Speculation about rocker Hanneman’s death spotlights spider-bite effects
- Slayer’s website says Jeff Hanneman’s liver-failure death was linked to a spider bite
- Website says he “contracted necrotizing fasciitis … likely caused by a spider bite”
- A doctor tells CNN bites don’t lead to organ failure but infected bites can cause problems
- Hanneman was among founders of heavy metal band Slayer in 1981
(CNN) — The death of Slayer founder and Grammy-winning heavy metal guitarist Jeff Hanneman launched speculation Friday that focused on a spider bite.
Hanneman, 49, died Thursday of liver failure in Southern California, the band said in a statement.
Though there was no official word from a physician or medical professional about Hanneman’s death, several news outlets reported what Hanneman’s band said in a statement Friday — that the rocker’s death was connected to a spider bite that he suffered at least more than a year ago.
On the band’s website, a statement read that in January Hanneman “had contracted necrotizing fasciitis “likely caused by a spider bite, and has been undergoing surgeries, skin grafts and intense rehab since.”
Did spider bite kill Slayer guitarist?
Necrotizing fasciitis is a flesh-eating condition.
On Friday, CNN’s Elizabeth Cohen spoke to Dr. Donna Seger who routinely treats spider-bite victims at Vanderbilt University Medical Center in Tennessee. The state is known for its recluse spider population. Seger, a medical doctor, is the medical director of Tennessee Poison Center and professor of medicine and emergency medicine at Vanderbilt.
She said that spider bites do not lead to organ failure. But infections — which could develop after a variety of scenarios ranging from a mosquito bite or even a scratch on the skin from a nail — can sometimes lead to bad outcomes. Could Hanneman have been suffering from an infection? And from what?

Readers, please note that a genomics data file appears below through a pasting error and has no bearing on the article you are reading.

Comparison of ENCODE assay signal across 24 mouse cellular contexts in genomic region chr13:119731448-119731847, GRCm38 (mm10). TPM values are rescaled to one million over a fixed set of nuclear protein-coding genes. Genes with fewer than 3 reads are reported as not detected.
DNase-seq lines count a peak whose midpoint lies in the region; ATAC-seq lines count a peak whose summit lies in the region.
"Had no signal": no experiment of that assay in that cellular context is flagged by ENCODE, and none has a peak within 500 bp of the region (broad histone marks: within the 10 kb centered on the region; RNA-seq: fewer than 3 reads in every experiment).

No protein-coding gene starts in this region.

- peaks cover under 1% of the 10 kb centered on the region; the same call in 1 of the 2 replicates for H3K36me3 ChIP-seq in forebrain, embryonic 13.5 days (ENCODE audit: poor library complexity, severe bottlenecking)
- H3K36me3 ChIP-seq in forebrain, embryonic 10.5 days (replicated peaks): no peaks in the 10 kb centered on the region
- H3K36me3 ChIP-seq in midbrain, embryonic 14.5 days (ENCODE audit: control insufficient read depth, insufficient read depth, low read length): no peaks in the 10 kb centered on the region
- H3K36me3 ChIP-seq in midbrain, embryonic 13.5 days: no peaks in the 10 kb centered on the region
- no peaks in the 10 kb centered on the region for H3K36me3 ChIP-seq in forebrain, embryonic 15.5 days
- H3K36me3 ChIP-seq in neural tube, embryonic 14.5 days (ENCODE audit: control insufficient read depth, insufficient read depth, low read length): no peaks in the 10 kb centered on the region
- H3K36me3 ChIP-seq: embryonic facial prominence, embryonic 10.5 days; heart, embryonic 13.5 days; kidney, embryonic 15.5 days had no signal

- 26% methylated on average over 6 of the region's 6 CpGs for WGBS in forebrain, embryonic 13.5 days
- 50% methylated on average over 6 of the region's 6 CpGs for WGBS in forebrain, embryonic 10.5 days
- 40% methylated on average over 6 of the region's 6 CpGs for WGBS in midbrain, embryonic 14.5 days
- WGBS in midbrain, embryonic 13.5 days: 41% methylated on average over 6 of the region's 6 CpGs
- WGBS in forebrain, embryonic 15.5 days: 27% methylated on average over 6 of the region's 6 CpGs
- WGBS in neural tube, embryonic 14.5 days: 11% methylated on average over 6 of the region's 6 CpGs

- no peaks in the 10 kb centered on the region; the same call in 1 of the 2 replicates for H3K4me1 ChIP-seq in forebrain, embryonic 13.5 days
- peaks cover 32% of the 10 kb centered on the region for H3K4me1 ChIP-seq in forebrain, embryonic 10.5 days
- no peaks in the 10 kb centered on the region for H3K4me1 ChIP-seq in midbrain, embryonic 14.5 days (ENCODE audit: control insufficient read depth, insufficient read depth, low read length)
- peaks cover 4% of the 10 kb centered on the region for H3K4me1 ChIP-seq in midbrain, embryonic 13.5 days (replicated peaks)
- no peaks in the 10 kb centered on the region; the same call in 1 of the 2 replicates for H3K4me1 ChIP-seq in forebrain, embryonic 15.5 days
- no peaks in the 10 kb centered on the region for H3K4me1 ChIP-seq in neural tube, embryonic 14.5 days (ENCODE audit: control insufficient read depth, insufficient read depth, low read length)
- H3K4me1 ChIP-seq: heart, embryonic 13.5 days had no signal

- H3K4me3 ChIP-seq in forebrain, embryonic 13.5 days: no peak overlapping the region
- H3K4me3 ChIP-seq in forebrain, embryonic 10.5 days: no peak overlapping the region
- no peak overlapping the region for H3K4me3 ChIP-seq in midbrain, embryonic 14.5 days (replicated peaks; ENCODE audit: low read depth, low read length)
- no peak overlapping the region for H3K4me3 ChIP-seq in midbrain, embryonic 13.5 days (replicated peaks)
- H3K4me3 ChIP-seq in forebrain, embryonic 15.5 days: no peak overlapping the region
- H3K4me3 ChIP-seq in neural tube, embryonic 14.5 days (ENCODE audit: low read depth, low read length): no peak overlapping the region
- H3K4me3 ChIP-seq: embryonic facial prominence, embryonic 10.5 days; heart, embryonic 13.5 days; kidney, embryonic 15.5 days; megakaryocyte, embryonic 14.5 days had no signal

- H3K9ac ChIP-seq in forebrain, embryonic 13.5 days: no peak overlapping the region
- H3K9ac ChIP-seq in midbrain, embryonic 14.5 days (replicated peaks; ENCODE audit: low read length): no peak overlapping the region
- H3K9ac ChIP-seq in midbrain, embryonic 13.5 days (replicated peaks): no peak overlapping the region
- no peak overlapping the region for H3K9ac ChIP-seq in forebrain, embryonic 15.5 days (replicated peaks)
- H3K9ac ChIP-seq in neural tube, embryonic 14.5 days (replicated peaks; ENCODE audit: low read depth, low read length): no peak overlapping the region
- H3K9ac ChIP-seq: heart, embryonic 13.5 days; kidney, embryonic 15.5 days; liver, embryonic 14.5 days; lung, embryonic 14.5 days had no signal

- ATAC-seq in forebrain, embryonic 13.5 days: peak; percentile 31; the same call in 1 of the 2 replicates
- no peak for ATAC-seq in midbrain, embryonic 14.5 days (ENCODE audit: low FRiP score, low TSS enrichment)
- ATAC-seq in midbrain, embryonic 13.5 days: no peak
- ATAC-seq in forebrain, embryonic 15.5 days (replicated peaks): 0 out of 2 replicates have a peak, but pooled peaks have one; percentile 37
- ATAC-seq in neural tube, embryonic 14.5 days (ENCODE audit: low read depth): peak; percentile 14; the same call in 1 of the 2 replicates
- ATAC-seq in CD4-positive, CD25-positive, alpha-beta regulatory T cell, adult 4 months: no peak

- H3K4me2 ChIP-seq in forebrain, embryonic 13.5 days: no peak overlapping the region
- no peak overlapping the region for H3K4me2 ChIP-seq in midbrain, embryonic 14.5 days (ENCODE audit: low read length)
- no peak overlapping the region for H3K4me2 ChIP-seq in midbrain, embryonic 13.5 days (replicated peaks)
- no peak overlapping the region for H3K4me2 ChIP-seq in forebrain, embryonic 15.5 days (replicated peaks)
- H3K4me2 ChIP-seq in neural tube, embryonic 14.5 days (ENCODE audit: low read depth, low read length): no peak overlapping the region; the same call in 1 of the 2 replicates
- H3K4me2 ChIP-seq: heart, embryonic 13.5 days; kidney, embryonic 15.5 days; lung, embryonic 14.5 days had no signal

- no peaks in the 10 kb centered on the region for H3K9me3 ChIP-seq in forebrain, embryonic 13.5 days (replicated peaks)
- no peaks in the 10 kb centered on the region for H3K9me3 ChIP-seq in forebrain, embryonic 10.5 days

Without his treating physician weighing in, that is unclear.
Seger stressed that, on the whole, patients with spider bites recover fine if they follow medical instructions and keep their bite areas clean so that a scab can form and fall off.
“I think it’s really important that spider bites be understood because there’s so many urban legends about, you know, you get a spider bite, your limb falls off and you die,” Seger said. “That doesn’t happen.”
Separate from discussion on the cause of death, the musician’s passing reverberated throughout the music community.
The guitarist was with Slayer from its founding in 1981. Its breakthrough came five years later with the release of “Reign in Blood,” an album that included two songs — “Angel of Death” and “Raining Blood” — co-written by Hanneman.
That was one of 10 studio albums that the band put out over three decades together, during which they performed thousands of shows.
On Slayer’s official website, Hanneman said that the last one — “World Painted Blood” — came together quickly because the band’s members worked seamlessly.
“The interaction between all of us on this record was really something special,” he said. “… The chemistry was just good.”
In 2006 and 2007, Slayer won Grammy awards for best metal performance.
The metal world — in tweets from, among many others, the bands Rancid, Hatebreed, In Flames and Testament — reacted to Hanneman’s death with sadness and appreciation, referring to him as a “true heavy metal legend” and a “brother in thrash.”
“Jeff Hanneman will always be a metal god,” wrote rocker Andrew WK. “A true master, he gave energy and excitement to millions, and will continue to.